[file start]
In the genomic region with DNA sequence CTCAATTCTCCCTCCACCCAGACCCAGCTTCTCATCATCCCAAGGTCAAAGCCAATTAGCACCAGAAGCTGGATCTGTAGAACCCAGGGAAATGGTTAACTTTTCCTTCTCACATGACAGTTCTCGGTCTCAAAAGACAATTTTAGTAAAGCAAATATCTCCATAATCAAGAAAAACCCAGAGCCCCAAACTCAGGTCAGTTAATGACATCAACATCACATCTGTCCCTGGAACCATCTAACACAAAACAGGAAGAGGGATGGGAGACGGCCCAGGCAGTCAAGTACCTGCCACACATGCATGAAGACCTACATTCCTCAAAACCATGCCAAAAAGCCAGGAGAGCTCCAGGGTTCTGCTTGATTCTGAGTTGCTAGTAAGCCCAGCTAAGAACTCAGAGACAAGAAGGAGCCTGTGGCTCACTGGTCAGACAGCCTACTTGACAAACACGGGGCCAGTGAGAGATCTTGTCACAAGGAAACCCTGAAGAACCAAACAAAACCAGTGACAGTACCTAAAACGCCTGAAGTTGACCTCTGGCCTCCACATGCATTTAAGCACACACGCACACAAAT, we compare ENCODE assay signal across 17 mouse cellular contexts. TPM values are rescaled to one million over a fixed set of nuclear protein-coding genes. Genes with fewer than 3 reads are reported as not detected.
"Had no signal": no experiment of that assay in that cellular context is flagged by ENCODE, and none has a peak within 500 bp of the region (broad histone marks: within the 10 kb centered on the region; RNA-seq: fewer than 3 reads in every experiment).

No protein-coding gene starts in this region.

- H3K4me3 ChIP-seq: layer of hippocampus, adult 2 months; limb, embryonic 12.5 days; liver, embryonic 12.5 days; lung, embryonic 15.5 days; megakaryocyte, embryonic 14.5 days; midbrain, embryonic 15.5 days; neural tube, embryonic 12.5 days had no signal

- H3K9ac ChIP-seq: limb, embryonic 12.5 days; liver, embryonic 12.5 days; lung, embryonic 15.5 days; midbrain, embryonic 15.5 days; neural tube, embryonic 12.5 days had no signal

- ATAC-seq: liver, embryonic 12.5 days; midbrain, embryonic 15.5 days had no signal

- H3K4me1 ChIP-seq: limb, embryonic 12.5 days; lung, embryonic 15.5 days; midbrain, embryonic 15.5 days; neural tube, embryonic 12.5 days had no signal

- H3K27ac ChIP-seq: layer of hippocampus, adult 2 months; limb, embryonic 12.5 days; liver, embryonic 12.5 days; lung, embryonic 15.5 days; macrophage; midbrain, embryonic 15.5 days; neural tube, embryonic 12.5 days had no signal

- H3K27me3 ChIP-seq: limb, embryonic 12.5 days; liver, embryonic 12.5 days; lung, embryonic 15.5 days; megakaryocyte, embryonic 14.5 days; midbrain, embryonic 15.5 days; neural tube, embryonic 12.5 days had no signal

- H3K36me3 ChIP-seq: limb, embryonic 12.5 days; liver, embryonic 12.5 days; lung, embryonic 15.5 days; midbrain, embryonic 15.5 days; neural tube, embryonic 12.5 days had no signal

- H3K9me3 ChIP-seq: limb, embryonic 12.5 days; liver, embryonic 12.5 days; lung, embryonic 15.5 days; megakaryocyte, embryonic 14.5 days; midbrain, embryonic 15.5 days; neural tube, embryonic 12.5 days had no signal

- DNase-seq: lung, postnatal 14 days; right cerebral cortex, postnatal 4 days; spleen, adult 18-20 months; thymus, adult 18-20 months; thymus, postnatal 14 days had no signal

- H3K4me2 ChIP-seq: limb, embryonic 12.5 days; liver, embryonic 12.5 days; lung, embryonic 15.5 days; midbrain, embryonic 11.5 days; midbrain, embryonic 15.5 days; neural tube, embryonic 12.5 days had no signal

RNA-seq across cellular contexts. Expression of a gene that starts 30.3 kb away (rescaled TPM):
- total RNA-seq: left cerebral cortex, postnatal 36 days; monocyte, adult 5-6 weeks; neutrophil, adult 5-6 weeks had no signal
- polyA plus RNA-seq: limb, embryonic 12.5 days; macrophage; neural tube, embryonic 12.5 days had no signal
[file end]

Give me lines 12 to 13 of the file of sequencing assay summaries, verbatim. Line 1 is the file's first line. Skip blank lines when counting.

- DNase-seq: lung, postnatal 14 days; right cerebral cortex, postnatal 4 days; spleen, adult 18-20 months; thymus, adult 18-20 months; thymus, postnatal 14 days had no signal

- H3K4me2 ChIP-seq: limb, embryonic 12.5 days; liver, embryonic 12.5 days; lung, embryonic 15.5 days; midbrain, embryonic 11.5 days; midbrain, embryonic 15.5 days; neural tube, embryonic 12.5 days had no signal